Purpose of review Antimicrobials are very commonly used drugs in the intensive care setting. Extensive research has been conducted in recent years to describe their pharmacokinetics/pharmacodynamics in order to maximize the pharmacological benefit and patient outcome. Translating these new findings into clinical practice is encouraged. Recent findings This article will discuss mechanistic data on factors causing changes in antimicrobial pharmacokinetics in critically ill patients, such as the phenomena of augmented renal clearance as well as the effects of hypoalbuminemia, renal replacement therapy, and extracorporeal membrane oxygenation. Failure to achieve clinical cure has been correlated with pharmacokinetics/pharmacodynamics target nonattainment, and a recent meta-analysis suggests an association between dosing strategies aimed at optimizing antimicrobial pharmacokinetics/pharmacodynamics with improvement in clinical cure and survival. Novel dosing strategies including therapeutic drug monitoring are also now being tested to address challenges in the optimization of antimicrobial pharmacokinetics/pharmacodynamics. Summary Optimization of antimicrobial dosing in accordance with pharmacokinetics/pharmacodynamics targets can improve survival and clinical cure. Dosing regimens for critically ill patients should aim for pharmacokinetics/pharmacodynamics target attainment by utilizing altered dosing strategies including adaptive feedback using therapeutic drug monitoring.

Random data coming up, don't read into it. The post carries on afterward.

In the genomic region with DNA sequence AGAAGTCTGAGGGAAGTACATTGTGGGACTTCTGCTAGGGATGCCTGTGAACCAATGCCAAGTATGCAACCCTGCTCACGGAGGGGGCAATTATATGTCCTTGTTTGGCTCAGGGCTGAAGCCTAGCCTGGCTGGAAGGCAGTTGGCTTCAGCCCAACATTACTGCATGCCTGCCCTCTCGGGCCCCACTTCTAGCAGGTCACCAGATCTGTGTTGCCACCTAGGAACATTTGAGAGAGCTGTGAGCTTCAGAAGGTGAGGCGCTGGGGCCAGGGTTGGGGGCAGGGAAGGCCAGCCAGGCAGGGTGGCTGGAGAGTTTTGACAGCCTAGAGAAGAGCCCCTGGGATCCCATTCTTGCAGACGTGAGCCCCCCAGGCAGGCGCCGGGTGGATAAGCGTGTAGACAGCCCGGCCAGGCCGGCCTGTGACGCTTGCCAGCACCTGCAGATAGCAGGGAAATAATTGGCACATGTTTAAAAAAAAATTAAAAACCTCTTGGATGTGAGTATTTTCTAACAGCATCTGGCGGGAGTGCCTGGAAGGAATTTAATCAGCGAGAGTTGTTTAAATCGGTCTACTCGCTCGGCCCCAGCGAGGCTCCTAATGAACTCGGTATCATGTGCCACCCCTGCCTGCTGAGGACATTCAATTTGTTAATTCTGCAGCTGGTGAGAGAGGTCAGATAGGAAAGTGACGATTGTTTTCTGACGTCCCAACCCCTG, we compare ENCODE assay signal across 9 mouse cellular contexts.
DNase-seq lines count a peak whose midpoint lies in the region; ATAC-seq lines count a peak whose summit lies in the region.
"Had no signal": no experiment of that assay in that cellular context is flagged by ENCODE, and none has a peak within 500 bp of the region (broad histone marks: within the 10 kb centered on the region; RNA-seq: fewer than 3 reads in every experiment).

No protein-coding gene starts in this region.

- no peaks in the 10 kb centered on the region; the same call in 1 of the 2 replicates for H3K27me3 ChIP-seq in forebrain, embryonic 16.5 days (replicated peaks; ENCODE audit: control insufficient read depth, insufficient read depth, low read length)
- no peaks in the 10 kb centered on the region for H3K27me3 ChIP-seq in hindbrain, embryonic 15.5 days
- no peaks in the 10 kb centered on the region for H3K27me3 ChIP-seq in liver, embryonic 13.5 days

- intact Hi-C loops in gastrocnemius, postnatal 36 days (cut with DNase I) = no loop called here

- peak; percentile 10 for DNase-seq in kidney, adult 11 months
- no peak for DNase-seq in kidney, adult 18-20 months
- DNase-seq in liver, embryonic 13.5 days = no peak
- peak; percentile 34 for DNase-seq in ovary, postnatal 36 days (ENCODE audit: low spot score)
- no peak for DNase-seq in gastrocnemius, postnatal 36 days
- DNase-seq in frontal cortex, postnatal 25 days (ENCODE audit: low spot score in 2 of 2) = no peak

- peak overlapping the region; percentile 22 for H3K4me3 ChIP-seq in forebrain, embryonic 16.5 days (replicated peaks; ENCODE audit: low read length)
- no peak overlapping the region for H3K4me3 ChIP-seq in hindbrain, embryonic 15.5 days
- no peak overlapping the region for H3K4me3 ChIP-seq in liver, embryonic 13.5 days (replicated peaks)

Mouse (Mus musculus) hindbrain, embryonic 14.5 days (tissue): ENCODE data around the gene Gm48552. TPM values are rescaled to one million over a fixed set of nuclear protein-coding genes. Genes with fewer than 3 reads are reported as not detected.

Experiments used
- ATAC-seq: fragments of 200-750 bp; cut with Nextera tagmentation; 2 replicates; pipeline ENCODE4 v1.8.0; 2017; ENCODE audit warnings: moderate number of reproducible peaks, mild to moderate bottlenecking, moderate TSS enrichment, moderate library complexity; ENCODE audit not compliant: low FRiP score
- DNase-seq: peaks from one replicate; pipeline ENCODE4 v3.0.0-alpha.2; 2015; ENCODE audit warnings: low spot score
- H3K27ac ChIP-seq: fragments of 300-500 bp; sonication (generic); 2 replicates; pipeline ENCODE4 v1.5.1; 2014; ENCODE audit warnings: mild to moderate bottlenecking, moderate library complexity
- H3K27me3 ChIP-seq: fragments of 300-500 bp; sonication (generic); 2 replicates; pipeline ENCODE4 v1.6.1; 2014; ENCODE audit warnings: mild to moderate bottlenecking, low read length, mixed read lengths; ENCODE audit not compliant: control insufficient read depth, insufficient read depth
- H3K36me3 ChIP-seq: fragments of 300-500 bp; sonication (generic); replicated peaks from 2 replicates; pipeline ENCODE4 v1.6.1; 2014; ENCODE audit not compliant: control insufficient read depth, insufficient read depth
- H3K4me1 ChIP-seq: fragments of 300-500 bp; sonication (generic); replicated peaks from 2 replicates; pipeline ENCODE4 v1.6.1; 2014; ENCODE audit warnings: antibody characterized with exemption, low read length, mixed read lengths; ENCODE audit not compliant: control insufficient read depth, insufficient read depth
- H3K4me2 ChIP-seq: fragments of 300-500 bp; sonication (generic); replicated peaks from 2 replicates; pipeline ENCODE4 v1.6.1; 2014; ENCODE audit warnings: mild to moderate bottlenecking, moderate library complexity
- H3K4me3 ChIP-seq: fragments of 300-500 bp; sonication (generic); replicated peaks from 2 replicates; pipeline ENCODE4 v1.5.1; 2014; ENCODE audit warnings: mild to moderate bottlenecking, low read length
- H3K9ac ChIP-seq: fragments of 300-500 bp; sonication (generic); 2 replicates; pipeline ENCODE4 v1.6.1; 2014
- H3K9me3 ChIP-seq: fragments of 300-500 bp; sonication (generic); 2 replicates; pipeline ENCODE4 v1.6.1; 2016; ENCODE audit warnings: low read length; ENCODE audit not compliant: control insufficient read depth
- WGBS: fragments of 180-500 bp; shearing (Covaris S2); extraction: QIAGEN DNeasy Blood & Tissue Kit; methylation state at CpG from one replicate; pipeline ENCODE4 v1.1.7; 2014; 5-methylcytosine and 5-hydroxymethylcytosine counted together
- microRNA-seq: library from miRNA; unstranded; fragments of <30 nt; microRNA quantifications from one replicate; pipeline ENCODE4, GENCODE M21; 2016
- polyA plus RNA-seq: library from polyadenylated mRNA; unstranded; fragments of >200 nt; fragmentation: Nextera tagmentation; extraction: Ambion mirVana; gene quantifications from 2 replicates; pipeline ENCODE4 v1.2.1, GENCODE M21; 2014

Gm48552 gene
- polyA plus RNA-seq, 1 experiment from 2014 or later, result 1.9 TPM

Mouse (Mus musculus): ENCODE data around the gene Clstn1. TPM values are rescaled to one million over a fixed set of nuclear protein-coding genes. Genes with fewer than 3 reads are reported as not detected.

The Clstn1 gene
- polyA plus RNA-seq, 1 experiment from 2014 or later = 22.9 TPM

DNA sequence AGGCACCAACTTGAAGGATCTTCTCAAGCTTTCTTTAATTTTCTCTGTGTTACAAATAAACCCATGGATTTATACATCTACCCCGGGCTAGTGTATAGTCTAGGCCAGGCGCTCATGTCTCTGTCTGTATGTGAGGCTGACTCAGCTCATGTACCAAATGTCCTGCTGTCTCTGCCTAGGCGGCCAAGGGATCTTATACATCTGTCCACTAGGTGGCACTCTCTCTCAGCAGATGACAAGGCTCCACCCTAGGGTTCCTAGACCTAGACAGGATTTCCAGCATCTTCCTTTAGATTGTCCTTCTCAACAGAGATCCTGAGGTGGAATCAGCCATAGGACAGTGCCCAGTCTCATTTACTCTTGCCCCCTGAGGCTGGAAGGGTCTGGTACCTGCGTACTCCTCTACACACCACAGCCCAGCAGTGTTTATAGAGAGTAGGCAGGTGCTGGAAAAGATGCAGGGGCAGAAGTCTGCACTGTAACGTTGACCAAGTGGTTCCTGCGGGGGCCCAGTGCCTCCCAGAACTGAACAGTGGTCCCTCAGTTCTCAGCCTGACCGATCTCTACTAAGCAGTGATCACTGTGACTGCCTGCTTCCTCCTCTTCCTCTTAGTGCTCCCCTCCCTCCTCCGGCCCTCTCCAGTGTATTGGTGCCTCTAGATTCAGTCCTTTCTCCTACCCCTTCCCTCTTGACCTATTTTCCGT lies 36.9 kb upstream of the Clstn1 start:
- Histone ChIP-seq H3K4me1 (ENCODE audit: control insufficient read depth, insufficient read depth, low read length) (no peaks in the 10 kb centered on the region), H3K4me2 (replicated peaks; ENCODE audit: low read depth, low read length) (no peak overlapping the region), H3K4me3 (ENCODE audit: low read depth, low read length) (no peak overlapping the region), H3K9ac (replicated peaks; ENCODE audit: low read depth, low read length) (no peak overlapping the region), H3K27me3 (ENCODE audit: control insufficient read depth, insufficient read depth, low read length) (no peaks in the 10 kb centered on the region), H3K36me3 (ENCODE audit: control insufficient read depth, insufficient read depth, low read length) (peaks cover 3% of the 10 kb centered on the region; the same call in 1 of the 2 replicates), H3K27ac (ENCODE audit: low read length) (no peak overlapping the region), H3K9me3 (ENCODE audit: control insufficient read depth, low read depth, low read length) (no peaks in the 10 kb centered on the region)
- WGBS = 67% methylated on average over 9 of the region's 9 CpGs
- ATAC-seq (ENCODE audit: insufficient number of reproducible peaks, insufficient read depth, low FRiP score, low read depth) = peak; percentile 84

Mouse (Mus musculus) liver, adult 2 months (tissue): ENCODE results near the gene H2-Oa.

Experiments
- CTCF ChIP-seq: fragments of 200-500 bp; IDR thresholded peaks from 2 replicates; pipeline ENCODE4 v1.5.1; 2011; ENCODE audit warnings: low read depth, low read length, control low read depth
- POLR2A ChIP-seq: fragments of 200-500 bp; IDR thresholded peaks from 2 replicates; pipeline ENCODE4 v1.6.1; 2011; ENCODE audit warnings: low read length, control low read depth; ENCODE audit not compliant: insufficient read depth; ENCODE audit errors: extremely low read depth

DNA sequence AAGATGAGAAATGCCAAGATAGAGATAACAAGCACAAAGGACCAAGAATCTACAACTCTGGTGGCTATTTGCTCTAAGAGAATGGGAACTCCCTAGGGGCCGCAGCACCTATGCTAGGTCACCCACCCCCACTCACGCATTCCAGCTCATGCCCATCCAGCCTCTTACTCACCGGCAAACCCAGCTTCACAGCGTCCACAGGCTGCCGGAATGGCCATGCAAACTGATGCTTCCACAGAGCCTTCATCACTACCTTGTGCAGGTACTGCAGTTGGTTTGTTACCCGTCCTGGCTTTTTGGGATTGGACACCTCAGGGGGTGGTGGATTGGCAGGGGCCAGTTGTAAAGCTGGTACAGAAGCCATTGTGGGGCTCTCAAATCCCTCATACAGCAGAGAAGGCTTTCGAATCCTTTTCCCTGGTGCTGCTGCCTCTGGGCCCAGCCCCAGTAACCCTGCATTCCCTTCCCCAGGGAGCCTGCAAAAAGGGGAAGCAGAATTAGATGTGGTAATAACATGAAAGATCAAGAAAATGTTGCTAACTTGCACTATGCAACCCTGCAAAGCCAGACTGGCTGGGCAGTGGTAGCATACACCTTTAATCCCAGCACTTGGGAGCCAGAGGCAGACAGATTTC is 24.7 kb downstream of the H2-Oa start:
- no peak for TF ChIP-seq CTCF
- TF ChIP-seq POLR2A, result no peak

|Number of pages||9|
|Journal||Current Opinion in Critical Care|
|Publication status||Published - Oct 2015|
- critically ill